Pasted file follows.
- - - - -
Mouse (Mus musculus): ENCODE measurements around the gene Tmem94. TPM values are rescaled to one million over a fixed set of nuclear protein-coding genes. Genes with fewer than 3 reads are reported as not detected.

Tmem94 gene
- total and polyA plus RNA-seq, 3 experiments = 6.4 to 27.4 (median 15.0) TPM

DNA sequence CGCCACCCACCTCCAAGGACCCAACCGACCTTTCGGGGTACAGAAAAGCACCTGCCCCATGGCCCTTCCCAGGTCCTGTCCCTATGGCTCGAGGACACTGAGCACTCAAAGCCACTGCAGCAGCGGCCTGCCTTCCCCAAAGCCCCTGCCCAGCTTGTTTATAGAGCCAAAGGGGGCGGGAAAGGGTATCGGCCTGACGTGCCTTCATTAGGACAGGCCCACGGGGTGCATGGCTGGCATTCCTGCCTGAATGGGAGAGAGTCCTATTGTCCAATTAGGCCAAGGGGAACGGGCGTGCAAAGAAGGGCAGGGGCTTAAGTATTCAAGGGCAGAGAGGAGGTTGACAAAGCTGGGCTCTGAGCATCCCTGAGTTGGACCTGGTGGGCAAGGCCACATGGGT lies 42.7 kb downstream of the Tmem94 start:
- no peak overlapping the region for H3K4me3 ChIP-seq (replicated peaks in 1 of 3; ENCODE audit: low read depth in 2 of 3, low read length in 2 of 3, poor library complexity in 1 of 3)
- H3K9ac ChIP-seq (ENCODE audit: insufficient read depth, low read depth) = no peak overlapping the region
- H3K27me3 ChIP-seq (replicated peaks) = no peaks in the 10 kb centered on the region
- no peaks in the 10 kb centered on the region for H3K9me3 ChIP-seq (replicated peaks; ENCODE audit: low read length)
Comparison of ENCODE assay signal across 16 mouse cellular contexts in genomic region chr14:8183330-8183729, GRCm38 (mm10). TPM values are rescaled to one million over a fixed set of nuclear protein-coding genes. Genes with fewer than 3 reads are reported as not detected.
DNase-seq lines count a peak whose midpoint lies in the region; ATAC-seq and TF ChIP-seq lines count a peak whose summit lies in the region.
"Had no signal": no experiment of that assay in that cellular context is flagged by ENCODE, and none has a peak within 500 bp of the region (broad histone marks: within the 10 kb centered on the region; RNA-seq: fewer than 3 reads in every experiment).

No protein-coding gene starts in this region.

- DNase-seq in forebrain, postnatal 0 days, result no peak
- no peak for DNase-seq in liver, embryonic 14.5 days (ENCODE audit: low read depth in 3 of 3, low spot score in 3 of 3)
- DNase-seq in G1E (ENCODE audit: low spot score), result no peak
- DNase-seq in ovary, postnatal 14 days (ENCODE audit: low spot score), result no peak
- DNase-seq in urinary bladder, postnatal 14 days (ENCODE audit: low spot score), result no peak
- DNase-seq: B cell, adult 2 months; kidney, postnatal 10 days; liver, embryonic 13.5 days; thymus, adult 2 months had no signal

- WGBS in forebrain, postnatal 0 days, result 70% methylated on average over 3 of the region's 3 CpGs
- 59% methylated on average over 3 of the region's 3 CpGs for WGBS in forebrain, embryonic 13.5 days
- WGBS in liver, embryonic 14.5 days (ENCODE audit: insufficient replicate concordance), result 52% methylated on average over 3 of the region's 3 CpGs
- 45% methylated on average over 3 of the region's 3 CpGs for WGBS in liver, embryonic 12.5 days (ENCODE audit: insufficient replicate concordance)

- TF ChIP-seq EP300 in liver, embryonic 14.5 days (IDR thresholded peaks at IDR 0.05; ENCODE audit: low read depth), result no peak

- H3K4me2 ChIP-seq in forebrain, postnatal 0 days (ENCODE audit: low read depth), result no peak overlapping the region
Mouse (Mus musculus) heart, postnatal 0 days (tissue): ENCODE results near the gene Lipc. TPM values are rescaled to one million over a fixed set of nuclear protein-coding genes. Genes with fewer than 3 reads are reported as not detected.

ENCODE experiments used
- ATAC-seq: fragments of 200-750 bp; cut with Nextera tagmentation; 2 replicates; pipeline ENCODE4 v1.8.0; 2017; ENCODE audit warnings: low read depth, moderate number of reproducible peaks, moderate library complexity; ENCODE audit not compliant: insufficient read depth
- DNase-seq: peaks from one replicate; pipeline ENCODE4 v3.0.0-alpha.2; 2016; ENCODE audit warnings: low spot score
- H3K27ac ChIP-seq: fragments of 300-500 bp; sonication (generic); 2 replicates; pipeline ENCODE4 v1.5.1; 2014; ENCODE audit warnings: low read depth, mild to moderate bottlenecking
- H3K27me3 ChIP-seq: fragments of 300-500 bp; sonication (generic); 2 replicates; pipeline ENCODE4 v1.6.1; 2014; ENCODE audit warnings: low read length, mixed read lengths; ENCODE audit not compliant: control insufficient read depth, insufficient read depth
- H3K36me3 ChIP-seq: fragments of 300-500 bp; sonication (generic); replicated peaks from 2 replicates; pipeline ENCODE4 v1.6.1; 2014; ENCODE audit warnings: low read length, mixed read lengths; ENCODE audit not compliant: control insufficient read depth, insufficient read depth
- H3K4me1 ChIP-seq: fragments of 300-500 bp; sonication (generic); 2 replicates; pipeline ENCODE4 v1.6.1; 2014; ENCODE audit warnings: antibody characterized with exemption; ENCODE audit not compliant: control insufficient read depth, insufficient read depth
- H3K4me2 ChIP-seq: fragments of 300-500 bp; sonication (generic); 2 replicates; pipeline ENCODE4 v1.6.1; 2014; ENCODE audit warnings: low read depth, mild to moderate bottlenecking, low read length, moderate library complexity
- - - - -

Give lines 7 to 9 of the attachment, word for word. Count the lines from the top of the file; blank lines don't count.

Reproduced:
- H3K27me3 ChIP-seq (replicated peaks) = no peaks in the 10 kb centered on the region
- no peaks in the 10 kb centered on the region for H3K9me3 ChIP-seq (replicated peaks; ENCODE audit: low read length)
Comparison of ENCODE assay signal across 16 mouse cellular contexts in genomic region chr14:8183330-8183729, GRCm38 (mm10). TPM values are rescaled to one million over a fixed set of nuclear protein-coding genes. Genes with fewer than 3 reads are reported as not detected.